Home & Garden How to Plant, Grow, and Harvest Spaghetti Squash

05:02  20 august  2020
05:02  20 august  2020 Source:   marthastewart.com

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If you love growing vegetables in your home garden, then you might want to consider planting spaghetti squash this year. "Not only is spaghetti squash low in starch, its flesh peels apart in strings like spaghetti, making it a healthy alternative to traditional pasta when cooked," explains Matt Mattus, author of Mastering the Art of Vegetable Gardening.

a banana and oranges on a table: Standard © Provided by Martha Stewart Living Standard

Unlike summer squashes, such as zucchini, which are harvested when the seeds are still immature and the skin is tender, horticulturist Amy Enfield of Bonnie Plants says spaghetti squash is a winter squash that should be harvested when the seeds are fully mature (and the skin has hardened). "Spaghetti squash has a long grow time, often needing 90-100 days after planting to mature," she explains. "The fruit should be pale, golden yellow when harvested." To ensure your crop has the best chance at growing to maturity, we asked a few gardening experts to share their top tips to planting, growing, and harvesting the squash.

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a banana and oranges on a table: From watering tips to the best soil conditions, professional gardeners share their advice. © Standard From watering tips to the best soil conditions, professional gardeners share their advice.

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Plant in the right light.

According to Enfield, spaghetti squash should be planted in the spring and grown in a spot that receives full sun, or at least six hours of sunlight a day. "Make sure you give it plenty of room to grow, or alternatively, add a sturdy trellis and encourage the vines to grow up rather than out," she says. Additionally, Venelin Dimitrov, a product manager at Burpee, suggests planting your spaghetti squash at the edge of your garden. "Because the vines are aggressive, this will allow the vines to grow outwards," he says.

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Provide the appropriate soil conditions.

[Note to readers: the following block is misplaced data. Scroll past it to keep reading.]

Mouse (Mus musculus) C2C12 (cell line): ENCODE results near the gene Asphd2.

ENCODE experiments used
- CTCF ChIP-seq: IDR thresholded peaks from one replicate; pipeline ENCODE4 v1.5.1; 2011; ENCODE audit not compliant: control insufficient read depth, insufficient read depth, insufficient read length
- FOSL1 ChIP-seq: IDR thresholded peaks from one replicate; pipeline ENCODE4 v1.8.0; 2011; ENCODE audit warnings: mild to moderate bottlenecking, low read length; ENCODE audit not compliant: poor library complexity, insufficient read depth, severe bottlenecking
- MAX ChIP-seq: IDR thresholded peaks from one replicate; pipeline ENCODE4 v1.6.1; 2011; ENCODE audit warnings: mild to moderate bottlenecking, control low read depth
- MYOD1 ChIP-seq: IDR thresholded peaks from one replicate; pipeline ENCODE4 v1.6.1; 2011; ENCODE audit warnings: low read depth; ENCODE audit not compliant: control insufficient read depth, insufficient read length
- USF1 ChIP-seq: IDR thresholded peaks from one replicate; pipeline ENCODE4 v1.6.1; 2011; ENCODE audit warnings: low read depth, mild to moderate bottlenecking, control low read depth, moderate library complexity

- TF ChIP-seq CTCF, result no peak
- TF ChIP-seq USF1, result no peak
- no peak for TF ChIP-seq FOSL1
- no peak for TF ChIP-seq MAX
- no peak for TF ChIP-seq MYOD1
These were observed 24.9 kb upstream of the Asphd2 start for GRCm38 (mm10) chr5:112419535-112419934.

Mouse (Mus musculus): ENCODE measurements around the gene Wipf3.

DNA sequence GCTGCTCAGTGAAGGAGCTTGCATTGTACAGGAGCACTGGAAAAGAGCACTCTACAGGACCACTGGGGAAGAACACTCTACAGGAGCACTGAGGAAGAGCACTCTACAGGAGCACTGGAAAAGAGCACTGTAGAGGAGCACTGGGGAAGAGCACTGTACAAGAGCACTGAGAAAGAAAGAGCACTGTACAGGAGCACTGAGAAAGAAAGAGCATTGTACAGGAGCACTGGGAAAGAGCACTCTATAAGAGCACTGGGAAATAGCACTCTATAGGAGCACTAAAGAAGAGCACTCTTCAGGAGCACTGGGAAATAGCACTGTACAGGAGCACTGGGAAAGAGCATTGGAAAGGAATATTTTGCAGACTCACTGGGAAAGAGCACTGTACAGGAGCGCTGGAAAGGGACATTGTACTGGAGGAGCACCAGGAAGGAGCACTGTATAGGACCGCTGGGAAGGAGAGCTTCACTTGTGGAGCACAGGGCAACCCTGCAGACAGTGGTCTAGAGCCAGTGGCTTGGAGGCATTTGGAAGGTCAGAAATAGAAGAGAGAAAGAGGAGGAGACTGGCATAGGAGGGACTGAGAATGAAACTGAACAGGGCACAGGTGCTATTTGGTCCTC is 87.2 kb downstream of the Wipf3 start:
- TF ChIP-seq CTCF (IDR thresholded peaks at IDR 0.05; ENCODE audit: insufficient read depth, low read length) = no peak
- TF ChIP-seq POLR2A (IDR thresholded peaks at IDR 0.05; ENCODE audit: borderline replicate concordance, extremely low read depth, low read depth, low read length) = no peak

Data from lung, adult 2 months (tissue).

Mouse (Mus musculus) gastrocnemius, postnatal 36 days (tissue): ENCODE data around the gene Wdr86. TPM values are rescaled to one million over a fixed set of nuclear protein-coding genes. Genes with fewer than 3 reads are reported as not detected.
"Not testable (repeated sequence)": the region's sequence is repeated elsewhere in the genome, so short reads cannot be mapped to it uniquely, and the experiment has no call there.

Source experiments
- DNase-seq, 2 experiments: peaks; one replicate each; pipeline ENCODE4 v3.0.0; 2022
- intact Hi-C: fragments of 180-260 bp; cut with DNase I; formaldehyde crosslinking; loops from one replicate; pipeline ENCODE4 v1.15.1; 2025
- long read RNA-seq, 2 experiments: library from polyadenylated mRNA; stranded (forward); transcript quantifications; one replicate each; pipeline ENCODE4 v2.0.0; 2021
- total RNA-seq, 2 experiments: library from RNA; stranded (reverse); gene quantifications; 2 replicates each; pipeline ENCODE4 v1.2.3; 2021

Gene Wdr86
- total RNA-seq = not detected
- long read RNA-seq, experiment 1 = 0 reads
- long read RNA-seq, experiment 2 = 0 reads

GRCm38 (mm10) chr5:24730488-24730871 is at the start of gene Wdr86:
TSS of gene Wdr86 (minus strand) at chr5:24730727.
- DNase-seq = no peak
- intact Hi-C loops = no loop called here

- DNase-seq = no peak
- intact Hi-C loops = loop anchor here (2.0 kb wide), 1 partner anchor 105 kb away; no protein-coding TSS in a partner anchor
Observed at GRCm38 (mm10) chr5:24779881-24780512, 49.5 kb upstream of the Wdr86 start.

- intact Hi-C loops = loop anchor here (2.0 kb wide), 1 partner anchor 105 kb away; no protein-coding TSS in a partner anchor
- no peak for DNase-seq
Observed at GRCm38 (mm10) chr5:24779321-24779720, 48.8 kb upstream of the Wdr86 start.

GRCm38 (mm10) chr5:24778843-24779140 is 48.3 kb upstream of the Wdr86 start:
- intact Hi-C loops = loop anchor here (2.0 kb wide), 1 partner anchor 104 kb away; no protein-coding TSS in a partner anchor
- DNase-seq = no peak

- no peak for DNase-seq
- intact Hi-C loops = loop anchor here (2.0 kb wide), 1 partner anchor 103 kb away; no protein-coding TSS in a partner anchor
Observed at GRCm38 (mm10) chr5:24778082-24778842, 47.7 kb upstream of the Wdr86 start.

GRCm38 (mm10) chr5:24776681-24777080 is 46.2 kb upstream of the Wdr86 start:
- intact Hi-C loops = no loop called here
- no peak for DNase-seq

Spaghetti squash requires well-drained, nutrient-rich soil, which is why Enfield recommends working at least three inches of organic matter, like compost, into the soil before planting. "If you have heavy or poorly draining soil, it's a good idea to grow spaghetti squash in a raised bed," she says. When it comes time to plant the seeds, Christopher Landercasper, Director of Farming Operations for Sonoma's Best Hospitality Group, suggests making small mounds of dirt and planting the seeds about one inch deep into the top of each mound. "Having the mound makes it easier to find the plant for watering later in the season when the vines become a jungle," he explains.

Water weekly.

Since moisture is key when growing spaghetti squash, Enfield recommends providing them with an inch or two of water every week. "Whether from rain or watering, the soil should be kept consistently moist throughout the growing season," she says. "To help reduce evaporation from the soil while the plants are young, lightly mulch around the plant." To avoid any mildew problems, Mattus suggests watering your spaghetti squash in the morning, or with an automated drip system, so the foliage can dry off before the sun sets.

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Know the right time to harvest.

If you're harvesting your spaghetti squash before the seeds are mature and before the skin is hard, Enfield says you're doing it wrong. "Spaghetti squash fruit will change from white to pale yellow, to golden yellow when it is ready to harvest, and are normally eight to nine inches long and four to five inches in diameter," she explains. "They should be allowed to ripen as fully as possible on the vine, but must be harvested before the first fall frost, because 'frost-kissed' winter squash does not store well."

Maintenance matters.

As long as your spaghetti squash is given plenty of room to vine, Enfield says pruning shouldn't be necessary. "However, after the peak of summer, once fruit is present, you can remove any remaining blossoms from the vines," she says. "This will encourage the plant to direct all of its energy into the growing fruit."

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